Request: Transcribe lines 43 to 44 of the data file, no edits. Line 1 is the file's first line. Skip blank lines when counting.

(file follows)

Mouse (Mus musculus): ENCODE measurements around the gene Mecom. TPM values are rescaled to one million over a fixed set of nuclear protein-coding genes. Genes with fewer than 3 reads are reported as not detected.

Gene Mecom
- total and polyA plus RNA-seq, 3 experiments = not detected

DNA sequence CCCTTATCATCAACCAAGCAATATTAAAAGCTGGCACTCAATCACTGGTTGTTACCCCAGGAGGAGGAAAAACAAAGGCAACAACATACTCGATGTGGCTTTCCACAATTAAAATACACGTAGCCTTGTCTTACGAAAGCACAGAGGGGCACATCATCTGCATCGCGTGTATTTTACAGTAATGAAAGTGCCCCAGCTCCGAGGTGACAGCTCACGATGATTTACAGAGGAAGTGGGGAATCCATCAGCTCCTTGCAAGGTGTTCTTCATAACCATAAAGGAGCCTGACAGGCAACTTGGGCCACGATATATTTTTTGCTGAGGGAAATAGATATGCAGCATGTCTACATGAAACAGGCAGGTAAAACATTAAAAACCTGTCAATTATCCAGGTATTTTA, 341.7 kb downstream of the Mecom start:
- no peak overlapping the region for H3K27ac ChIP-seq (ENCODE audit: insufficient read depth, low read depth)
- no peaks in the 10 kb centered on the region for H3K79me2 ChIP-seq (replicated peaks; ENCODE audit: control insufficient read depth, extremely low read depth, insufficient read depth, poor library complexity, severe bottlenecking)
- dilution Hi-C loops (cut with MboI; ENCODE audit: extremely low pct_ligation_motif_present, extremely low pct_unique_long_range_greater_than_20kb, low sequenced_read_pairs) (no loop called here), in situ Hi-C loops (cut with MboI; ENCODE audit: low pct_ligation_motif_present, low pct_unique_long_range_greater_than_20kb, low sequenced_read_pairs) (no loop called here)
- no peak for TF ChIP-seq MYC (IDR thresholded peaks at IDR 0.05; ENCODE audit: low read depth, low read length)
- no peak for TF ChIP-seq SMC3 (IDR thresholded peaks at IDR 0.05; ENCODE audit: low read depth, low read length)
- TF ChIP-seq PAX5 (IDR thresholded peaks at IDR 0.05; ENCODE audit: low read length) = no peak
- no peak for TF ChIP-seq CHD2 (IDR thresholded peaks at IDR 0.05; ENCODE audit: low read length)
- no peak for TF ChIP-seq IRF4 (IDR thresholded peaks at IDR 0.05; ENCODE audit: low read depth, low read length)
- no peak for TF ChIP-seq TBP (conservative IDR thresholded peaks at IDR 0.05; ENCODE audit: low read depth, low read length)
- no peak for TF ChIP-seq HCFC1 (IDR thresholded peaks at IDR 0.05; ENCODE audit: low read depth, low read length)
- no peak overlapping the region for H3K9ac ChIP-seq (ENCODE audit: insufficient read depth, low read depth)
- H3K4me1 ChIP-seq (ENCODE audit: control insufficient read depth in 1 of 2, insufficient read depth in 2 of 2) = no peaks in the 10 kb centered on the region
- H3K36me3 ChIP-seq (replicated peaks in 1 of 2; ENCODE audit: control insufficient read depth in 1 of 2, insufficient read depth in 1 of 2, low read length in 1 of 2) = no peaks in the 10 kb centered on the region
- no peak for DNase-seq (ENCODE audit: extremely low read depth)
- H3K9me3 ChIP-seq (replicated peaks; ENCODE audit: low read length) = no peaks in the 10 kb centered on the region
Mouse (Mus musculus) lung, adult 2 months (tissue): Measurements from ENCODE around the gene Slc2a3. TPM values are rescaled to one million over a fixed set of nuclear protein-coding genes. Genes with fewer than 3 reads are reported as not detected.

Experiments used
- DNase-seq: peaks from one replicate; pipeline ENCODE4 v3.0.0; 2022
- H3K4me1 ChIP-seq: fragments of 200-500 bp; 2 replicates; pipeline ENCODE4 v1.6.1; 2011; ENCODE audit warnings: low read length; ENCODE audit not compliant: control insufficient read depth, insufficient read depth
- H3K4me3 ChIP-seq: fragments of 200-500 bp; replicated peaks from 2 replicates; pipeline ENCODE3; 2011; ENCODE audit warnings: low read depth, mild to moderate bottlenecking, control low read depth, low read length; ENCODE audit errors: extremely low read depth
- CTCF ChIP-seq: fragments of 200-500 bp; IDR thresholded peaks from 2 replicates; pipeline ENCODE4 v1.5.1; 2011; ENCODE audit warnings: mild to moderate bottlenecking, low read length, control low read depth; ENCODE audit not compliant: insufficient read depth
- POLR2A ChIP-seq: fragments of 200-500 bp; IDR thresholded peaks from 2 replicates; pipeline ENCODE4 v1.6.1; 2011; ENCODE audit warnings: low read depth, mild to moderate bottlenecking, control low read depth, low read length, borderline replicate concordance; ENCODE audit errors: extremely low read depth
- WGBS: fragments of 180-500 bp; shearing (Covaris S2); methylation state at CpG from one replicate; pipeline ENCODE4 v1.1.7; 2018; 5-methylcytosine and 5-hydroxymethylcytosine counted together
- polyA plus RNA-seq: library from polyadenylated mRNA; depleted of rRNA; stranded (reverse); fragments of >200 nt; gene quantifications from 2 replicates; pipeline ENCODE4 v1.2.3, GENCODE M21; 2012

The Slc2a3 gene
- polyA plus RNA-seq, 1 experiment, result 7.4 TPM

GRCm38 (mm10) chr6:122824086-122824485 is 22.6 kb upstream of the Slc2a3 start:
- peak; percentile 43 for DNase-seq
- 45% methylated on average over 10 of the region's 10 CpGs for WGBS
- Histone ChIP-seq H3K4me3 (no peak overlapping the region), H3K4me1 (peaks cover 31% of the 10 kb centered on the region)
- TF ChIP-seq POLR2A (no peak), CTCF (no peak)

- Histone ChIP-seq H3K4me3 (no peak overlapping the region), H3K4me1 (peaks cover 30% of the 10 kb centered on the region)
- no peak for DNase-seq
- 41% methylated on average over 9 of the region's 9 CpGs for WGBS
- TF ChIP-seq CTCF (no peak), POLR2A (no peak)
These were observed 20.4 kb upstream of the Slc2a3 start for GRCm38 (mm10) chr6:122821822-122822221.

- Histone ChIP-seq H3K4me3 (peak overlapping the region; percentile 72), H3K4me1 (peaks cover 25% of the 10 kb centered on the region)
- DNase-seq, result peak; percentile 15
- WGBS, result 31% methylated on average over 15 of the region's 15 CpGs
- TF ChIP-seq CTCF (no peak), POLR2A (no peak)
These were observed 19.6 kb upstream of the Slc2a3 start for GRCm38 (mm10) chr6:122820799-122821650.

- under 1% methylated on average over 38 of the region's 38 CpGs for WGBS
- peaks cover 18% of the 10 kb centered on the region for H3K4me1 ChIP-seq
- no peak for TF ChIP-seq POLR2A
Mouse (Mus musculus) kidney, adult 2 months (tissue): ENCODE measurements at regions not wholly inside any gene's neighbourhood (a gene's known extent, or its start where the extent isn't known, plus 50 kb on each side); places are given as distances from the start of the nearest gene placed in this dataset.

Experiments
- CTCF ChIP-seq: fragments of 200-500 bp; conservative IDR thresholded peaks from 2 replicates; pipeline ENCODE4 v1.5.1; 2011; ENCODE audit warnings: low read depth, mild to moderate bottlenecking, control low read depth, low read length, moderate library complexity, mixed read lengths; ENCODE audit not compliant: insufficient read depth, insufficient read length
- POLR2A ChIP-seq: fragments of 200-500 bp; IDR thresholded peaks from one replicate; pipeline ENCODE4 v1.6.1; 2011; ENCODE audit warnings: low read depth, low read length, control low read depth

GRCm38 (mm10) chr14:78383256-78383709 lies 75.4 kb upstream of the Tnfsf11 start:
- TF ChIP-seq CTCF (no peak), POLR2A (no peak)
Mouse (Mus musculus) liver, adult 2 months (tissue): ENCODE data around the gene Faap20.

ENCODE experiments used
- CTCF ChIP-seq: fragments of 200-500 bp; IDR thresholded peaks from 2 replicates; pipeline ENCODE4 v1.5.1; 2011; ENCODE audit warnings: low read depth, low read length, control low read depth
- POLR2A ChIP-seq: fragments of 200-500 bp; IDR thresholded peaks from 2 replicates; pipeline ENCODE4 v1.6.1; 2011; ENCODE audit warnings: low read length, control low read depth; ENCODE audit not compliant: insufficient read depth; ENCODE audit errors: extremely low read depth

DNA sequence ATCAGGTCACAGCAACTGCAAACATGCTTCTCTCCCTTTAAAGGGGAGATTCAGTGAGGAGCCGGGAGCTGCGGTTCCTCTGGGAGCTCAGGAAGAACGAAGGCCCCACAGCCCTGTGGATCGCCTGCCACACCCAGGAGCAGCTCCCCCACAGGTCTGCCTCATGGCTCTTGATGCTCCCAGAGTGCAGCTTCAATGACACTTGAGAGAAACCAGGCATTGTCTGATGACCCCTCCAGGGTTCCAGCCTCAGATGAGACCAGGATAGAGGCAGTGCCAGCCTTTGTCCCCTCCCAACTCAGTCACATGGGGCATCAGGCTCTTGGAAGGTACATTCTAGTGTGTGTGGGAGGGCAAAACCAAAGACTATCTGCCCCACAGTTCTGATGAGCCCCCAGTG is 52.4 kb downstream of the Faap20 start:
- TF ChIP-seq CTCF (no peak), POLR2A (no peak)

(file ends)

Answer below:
- WGBS, result 31% methylated on average over 15 of the region's 15 CpGs
- TF ChIP-seq CTCF (no peak), POLR2A (no peak)